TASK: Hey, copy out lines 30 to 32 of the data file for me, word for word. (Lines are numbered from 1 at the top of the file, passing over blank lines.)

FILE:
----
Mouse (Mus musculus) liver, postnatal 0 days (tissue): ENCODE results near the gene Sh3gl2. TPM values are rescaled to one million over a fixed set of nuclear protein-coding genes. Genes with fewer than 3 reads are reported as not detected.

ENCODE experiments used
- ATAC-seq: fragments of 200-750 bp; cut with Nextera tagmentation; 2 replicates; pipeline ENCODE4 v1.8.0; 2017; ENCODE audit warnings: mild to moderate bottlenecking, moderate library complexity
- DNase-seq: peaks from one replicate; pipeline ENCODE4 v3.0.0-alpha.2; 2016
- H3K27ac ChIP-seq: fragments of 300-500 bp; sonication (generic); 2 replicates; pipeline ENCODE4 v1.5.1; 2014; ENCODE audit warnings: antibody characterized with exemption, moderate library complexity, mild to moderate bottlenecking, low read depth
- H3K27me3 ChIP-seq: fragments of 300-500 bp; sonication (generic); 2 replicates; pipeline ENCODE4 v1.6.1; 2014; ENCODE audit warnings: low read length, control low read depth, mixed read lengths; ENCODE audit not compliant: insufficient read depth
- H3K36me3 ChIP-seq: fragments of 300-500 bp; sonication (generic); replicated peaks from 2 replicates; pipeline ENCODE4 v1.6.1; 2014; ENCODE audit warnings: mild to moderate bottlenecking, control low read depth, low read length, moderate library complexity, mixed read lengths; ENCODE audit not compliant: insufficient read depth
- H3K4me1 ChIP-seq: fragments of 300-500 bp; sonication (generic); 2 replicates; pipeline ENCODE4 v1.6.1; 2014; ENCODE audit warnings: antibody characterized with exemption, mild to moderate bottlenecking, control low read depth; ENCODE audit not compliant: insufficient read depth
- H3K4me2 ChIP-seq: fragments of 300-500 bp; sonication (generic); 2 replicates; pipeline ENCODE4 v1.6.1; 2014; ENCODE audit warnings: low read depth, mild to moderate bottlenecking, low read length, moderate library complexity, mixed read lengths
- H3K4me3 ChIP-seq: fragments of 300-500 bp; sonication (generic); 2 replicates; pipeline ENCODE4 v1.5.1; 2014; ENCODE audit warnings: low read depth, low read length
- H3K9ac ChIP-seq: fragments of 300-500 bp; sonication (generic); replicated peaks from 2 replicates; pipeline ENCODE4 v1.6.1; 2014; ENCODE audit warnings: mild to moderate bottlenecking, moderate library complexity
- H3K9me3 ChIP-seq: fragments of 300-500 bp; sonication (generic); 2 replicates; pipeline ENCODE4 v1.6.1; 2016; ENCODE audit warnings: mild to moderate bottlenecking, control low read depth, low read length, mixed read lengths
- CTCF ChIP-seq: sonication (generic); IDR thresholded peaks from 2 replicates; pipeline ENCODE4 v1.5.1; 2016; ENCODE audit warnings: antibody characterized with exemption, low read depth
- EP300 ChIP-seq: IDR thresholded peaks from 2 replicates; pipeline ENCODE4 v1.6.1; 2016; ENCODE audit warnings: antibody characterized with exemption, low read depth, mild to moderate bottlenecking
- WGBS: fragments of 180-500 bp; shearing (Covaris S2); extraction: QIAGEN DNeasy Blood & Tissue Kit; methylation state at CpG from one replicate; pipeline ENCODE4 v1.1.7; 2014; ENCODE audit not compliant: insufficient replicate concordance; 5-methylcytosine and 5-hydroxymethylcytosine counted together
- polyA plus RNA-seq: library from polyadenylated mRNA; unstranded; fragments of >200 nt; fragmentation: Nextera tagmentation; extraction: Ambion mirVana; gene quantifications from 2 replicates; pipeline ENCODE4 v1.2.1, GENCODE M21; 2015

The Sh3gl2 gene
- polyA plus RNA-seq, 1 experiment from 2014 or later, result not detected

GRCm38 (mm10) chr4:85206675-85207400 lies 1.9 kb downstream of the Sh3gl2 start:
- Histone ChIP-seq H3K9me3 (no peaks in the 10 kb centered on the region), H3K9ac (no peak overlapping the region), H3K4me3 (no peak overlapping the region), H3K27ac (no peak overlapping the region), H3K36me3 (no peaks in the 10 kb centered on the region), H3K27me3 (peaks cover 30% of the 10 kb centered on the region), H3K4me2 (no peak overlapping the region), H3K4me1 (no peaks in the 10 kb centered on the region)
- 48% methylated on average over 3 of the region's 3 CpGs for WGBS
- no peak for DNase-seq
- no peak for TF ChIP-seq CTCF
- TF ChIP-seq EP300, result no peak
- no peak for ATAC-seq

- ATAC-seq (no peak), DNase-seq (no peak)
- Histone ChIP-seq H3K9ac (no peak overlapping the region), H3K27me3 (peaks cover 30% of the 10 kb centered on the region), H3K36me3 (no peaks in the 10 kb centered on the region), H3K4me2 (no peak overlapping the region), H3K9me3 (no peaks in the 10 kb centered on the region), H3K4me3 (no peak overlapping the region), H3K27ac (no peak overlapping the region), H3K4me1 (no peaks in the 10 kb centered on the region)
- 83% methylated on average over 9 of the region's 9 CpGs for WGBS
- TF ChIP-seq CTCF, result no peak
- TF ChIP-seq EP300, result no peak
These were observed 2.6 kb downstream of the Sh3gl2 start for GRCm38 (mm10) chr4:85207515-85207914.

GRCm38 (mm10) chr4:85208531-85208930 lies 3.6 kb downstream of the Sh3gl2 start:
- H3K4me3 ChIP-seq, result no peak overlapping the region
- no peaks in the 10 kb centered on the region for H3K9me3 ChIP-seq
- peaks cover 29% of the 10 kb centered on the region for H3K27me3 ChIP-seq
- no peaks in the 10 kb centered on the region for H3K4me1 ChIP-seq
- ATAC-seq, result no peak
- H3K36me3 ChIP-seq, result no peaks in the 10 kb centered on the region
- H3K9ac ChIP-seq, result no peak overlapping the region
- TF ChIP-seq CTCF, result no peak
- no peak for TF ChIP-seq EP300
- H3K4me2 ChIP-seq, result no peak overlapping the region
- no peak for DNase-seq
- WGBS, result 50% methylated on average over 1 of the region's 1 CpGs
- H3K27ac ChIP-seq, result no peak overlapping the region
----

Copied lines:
- TF ChIP-seq EP300, result no peak
These were observed 2.6 kb downstream of the Sh3gl2 start for GRCm38 (mm10) chr4:85207515-85207914.

GRCm38 (mm10) chr4:85208531-85208930 lies 3.6 kb downstream of the Sh3gl2 start: